The disputed domain name <abb-cn.com> fully incorporates the ABB trademark, with the addition of the generic word “cn” to the mark. The letters “cn” obviously stand for China. “CN” is a very well-known abbreviation for China and it is obviously a generic regional term (officially used for postal services and for the top level domain of China, namely “.cn”). The addition of a generic term to a well known trademark in a domain name does not eliminate confusion. Complainant cites ABB Asea Brown Boveri Ltd. v. Quicknet, WIPO Case No. D2003-0215, where the disputed domain name consisted of the ABB trademark to which the general term “control” was added, a relatively neutral addition with limited ability to distinguish the disputed domain name from the trademark. In that decision, reference was made to America Online, Inc. v. Viper, WIPO Case No. D2000-1198 in which the Panel found <aolgirls.com> to be confusingly similar to the trademark AOL. Complainant also cites America Online, Inc. v. East Coast Exotics, WIPO Case No. D2001-0661 (<aolwomen.com> found confusingly similar to the AOL trademark); Nokia Corporation v. Nokiagirls.com a.k.a IBCC, WIPO Case No. D2000-0102 (<nokiagirls.com> found confusingly similar to NOKIA mark), and Red Bull GmbH v. Craig Jackson, WIPO Case No. D2002-0068 (<redbullradio.com> found confusingly similar to REDBULL). This case law has been confirmed in the two recent cases of this year, ABB Asea Brown Boveri Ltd. v. SWX Teleinformatics Services , WIPO Case No. D2007-0082 (<abbfund.com>), and ABB Asea Brown Boveri Ltd. v. ASIAINDEX, WIPO Case No. D2007-0138 (<abbfund.biz>), where the disputed domain name consisted of the ABB trademark to which the general term “fund” was added. Furthermore, Complainant contends that the addition of the “.com” generic TLDs cannot distinguish the domain name at issue from the mark and cites Boehringer Ingelheim Pharma GmbH & Co. KG v. Reps, Inc., WIPO Case No. D2006-0459. Accordingly, the name “abb-cn” respectively “abb-cn.com” is recognized by Complainant’s customers, business partners and employees as a distinctive sign of Complainant respectively the ABB Group. The name “abb-cn” directly indicates an involvement of Complainant respectively the ABB Group in the products and/or services offered under the respective name, in Asia or in other parts of the world, and in particular in China. Furthermore the disputed domain name <abb-cn.com> must also be seen in connection with Complainant’s domain names <abb.cn> and <abb.com.cn>. These actively used domain names of Complainant (<abb.cn> refers to the website “www.abb.com.cn”) use the same two respectively three elements: the trademark ABB, the generic regional term “cn” as well as the generic term “com” (for commercial). Internet users will therefore be likely to be misled or confused as to Complainant’s relationship to, affiliation with, or endorsement of, the domain name <abb-cn.com>.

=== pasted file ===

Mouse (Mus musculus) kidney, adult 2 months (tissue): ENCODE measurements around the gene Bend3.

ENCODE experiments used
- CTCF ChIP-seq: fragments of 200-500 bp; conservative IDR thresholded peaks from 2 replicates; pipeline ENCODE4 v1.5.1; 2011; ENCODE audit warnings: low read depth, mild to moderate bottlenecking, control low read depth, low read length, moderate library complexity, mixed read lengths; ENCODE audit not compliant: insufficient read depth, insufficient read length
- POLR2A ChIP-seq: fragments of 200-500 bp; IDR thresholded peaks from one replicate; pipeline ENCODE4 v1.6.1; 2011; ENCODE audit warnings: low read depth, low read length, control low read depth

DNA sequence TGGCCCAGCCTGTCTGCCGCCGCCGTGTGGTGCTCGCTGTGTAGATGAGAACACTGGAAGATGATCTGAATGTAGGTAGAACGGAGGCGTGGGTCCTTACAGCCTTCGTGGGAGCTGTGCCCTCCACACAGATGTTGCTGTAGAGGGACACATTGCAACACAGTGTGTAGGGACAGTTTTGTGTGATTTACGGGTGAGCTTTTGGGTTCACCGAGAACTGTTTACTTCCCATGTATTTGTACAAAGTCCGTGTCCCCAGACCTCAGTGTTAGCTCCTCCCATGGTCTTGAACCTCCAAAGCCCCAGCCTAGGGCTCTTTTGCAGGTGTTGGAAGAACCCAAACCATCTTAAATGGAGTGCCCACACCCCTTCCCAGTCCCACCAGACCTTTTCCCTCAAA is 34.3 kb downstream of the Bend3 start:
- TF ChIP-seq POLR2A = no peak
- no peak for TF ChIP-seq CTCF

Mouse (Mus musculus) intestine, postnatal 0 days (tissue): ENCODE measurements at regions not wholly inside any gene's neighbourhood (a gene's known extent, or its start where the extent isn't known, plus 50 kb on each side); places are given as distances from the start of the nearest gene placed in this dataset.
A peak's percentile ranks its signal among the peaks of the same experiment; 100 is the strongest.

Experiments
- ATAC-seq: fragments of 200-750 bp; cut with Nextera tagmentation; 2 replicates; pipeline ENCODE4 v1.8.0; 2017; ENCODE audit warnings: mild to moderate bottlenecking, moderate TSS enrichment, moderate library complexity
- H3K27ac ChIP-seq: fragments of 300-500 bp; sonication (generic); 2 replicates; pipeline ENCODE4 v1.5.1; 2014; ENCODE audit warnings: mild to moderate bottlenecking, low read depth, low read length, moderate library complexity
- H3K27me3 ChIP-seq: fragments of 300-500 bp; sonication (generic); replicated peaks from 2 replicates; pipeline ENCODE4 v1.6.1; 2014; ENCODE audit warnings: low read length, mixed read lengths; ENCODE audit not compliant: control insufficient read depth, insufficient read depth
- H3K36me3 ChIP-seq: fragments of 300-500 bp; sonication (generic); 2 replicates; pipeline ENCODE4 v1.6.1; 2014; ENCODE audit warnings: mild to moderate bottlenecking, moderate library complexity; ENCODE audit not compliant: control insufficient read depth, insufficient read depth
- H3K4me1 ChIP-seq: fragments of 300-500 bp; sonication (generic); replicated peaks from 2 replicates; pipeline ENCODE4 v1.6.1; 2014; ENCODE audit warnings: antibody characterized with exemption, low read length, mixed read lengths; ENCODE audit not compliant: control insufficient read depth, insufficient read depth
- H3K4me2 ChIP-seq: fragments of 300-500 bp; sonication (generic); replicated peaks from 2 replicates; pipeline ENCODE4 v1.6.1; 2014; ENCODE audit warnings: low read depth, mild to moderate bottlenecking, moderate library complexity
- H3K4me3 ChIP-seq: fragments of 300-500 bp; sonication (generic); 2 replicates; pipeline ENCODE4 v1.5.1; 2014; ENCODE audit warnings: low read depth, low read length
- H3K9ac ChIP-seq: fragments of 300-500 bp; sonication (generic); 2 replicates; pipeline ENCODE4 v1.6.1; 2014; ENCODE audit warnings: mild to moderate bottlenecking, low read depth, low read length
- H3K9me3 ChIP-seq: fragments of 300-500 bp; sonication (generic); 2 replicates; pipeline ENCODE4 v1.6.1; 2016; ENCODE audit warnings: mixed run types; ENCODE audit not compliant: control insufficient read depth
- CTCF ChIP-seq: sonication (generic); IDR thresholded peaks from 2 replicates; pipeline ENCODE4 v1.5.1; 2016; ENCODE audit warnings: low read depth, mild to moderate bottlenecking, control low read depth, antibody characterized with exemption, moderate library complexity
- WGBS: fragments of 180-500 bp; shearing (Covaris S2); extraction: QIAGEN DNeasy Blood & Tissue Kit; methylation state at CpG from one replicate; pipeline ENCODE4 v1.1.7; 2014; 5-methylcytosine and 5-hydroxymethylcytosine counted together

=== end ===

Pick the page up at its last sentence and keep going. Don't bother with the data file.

Accordingly, Complainant contends that the disputed domain name <abb-cn.com> is identical or at least confusingly similar to the ABB trademarks in which Complainant has rights.

Rights or Legitimate Interests

Complainant contends that Respondent has no rights or legitimate interests in the disputed domain name for the following reasons:

1. Respondent has no trademark or service mark rights for ABB.

The domain name consisting of the combination of the elements “abb” and “cn” are not names which traders would legitimately choose unless seeking to create the impression of an association with Complainant and its well-known trademark ABB and the respective business and domain names. The domain name <abb-cn.com> has been registered on March 13, 2007, but the trademark rights in the sign ABB of Complainant already exist much longer. Complainant, in particular the IP department of its affiliate ABB Schweiz AG, Intellectual Property (CH-LC/IP), is monitoring its trademark ABB worldwide. Based on the information at hand, it can be excluded that Respondent respectively the people behind the domain name <abb-cn.com> have acquired better trademark or service mark rights in the sign “abb” respectively “abb-cn” which would allow them to use the domain name <abb-cn.com>. In particular, according to the official record of “Shanghai Ai Bu Bo Transmission Engineering Co., Ltd.”, this company was only recently established on 15 January 2007. Accordingly, Respondent respectively the people behind the domain name <abb-cn.com> do not even claim to have trademark rights for the sign “abb” of their own. On the contrary: Respondent is officially registered under a different business name, namely “Shanghai Ai Bu Bo Transmission Engineering Co., Ltd.”. In the past, Respondent has never used or commented on the sign “abb” as a trademark, trade name or other trade symbol, or descriptive or informative manner to describe Respondent’s goods or services, or any others. Furthermore, Respondent did not make any preparations to use the domain name in connection with a bona fide offering of goods or services. On the contrary, Complainant contends that Respondent intentionally acts as if they belong to Complainant respectively to the ABB Group – which easily results from the fraudulent use of Complainant’s trademark in the fictive business name “A.B.B Transmission Engineering Co., Ltd.”. Respondent is using Complainant’s trademark ABB in the fictive business name “A.B.B Transmission Engineering Co., Ltd.” without Complainant’s consent. Complainant has not licensed or otherwise permitted Respondent to use any of the ABB trademarks. The registration and imminent use respectively the blocking of the domain name <abb-cn.com> is therefore a clear violation of the trademark rights of Complainant.